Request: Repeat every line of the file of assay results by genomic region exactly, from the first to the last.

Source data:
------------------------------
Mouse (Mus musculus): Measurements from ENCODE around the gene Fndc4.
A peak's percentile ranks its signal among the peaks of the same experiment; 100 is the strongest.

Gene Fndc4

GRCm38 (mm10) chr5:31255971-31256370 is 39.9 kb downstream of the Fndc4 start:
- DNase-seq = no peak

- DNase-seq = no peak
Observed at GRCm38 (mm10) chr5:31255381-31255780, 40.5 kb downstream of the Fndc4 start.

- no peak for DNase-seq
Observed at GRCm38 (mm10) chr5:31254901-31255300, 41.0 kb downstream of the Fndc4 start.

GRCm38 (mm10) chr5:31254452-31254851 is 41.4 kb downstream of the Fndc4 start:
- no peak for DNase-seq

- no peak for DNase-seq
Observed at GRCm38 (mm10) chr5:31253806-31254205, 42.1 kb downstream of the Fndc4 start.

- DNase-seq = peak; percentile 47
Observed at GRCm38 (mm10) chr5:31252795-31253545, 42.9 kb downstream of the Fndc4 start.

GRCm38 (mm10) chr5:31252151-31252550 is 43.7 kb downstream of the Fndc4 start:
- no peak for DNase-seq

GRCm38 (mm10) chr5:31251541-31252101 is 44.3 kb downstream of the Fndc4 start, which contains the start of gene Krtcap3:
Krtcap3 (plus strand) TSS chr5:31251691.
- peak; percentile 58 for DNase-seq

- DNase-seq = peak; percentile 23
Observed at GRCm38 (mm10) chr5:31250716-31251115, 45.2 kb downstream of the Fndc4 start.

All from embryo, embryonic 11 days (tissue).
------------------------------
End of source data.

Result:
Mouse (Mus musculus): Measurements from ENCODE around the gene Fndc4.
A peak's percentile ranks its signal among the peaks of the same experiment; 100 is the strongest.

Gene Fndc4

GRCm38 (mm10) chr5:31255971-31256370 is 39.9 kb downstream of the Fndc4 start:
- DNase-seq = no peak

- DNase-seq = no peak
Observed at GRCm38 (mm10) chr5:31255381-31255780, 40.5 kb downstream of the Fndc4 start.

- no peak for DNase-seq
Observed at GRCm38 (mm10) chr5:31254901-31255300, 41.0 kb downstream of the Fndc4 start.

GRCm38 (mm10) chr5:31254452-31254851 is 41.4 kb downstream of the Fndc4 start:
- no peak for DNase-seq

- no peak for DNase-seq
Observed at GRCm38 (mm10) chr5:31253806-31254205, 42.1 kb downstream of the Fndc4 start.

- DNase-seq = peak; percentile 47
Observed at GRCm38 (mm10) chr5:31252795-31253545, 42.9 kb downstream of the Fndc4 start.

GRCm38 (mm10) chr5:31252151-31252550 is 43.7 kb downstream of the Fndc4 start:
- no peak for DNase-seq

GRCm38 (mm10) chr5:31251541-31252101 is 44.3 kb downstream of the Fndc4 start, which contains the start of gene Krtcap3:
Krtcap3 (plus strand) TSS chr5:31251691.
- peak; percentile 58 for DNase-seq

- DNase-seq = peak; percentile 23
Observed at GRCm38 (mm10) chr5:31250716-31251115, 45.2 kb downstream of the Fndc4 start.

All from embryo, embryonic 11 days (tissue).